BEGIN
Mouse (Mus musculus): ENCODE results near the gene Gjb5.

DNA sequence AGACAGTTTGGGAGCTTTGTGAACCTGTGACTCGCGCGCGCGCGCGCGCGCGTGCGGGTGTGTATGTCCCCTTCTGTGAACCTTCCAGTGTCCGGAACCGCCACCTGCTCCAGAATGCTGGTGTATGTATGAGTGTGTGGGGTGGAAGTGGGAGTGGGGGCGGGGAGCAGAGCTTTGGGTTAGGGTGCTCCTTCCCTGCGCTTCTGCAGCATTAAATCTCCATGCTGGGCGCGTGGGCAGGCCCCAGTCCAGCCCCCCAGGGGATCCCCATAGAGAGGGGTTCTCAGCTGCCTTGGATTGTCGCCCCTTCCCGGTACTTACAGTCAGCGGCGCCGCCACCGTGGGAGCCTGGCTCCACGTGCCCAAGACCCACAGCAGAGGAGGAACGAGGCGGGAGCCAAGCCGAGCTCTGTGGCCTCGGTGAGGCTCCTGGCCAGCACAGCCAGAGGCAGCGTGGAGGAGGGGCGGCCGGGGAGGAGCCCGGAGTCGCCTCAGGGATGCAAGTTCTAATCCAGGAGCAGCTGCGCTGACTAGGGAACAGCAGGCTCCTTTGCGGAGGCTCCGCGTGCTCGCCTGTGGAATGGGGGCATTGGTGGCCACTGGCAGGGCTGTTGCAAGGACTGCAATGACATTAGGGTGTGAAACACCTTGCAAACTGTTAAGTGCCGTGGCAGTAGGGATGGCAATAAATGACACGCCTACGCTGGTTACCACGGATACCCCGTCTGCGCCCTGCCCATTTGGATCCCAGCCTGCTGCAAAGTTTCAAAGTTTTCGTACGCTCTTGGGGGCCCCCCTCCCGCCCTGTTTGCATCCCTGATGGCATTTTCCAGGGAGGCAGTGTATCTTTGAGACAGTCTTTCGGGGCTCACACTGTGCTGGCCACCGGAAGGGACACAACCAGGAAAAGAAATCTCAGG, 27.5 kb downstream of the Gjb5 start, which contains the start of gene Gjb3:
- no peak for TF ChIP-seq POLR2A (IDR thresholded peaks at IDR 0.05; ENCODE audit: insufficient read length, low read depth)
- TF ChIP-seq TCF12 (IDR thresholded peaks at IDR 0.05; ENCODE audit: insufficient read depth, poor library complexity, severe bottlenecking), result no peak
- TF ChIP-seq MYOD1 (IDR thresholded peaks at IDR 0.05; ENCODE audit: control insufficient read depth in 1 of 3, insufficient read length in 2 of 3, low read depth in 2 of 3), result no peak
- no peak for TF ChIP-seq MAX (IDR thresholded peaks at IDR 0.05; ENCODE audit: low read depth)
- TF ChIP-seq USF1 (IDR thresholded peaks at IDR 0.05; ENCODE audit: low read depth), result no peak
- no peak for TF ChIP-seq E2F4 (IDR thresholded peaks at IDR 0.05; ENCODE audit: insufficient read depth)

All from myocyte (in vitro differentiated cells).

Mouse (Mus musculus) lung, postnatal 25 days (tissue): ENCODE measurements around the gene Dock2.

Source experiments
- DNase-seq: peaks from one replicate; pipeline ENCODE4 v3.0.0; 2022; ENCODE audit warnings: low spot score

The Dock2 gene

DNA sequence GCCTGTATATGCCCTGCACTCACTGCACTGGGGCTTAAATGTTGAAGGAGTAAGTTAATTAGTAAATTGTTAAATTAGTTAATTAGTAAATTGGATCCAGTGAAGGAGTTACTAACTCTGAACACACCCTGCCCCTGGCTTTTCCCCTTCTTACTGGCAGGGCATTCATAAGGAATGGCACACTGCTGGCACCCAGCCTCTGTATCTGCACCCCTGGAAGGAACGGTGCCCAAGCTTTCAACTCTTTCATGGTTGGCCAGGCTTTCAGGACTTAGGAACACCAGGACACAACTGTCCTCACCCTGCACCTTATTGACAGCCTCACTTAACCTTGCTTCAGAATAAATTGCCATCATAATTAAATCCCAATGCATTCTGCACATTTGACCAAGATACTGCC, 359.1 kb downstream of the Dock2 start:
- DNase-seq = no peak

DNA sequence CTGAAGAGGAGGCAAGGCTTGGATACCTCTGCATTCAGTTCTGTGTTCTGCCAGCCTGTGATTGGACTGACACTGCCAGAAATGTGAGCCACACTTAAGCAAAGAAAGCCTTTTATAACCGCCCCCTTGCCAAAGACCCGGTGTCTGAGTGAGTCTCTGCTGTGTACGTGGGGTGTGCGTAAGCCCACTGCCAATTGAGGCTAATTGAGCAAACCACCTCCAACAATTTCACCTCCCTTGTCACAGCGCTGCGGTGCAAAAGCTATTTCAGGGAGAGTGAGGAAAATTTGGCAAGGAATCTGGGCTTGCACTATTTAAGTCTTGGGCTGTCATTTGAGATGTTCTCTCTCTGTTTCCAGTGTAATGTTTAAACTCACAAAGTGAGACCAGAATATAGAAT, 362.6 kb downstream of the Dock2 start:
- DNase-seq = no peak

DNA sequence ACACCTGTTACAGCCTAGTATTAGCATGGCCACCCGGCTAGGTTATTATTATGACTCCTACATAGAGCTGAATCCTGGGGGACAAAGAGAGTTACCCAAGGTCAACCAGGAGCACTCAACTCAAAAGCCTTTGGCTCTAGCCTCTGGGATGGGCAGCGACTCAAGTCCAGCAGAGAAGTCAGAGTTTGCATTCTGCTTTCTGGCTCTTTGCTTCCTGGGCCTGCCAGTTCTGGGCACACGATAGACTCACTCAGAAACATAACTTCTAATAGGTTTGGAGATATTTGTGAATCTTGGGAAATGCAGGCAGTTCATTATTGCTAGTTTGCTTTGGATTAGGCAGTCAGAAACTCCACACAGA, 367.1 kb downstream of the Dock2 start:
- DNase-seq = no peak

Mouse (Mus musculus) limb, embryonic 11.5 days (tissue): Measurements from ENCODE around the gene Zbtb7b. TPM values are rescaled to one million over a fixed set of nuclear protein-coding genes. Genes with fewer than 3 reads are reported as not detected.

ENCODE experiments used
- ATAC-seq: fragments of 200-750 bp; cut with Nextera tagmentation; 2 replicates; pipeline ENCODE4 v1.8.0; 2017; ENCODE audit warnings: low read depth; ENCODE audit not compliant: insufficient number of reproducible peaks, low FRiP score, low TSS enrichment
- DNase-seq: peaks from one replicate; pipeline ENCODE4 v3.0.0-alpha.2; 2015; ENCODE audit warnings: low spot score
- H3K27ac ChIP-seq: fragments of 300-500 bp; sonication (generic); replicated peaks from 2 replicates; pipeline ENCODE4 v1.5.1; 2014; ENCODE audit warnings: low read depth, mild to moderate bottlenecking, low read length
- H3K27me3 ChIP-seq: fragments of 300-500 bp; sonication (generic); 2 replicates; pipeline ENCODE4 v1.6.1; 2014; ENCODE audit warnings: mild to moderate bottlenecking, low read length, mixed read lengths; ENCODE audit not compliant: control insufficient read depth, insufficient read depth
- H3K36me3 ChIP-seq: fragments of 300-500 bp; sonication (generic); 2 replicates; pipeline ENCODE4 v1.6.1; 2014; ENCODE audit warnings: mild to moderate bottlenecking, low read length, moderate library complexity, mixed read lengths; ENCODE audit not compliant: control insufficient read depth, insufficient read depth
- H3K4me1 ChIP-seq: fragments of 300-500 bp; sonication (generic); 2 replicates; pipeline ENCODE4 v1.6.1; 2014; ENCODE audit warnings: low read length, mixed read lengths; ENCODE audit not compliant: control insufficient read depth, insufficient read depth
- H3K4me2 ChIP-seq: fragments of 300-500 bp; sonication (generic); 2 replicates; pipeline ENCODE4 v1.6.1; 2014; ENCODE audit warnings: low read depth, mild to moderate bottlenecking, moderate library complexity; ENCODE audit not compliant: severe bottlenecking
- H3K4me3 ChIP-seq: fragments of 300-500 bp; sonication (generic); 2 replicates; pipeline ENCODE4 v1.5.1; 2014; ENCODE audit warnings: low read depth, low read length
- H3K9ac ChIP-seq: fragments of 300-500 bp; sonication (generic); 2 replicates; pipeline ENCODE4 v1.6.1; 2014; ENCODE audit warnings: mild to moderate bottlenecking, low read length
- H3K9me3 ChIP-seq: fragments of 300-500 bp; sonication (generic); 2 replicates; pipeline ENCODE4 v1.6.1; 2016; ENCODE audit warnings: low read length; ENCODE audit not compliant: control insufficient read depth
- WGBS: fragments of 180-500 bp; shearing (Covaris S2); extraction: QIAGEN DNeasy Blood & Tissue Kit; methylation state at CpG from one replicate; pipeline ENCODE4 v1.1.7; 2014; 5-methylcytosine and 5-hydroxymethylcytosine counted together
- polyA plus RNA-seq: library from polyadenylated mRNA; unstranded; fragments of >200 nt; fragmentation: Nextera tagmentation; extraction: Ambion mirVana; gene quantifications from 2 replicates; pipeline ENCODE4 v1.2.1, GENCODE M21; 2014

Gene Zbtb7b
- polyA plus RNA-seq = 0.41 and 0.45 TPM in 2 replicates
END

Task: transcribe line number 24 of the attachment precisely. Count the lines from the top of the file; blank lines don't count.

- H3K27ac ChIP-seq: fragments of 300-500 bp; sonication (generic); replicated peaks from 2 replicates; pipeline ENCODE4 v1.5.1; 2014; ENCODE audit warnings: low read depth, mild to moderate bottlenecking, low read length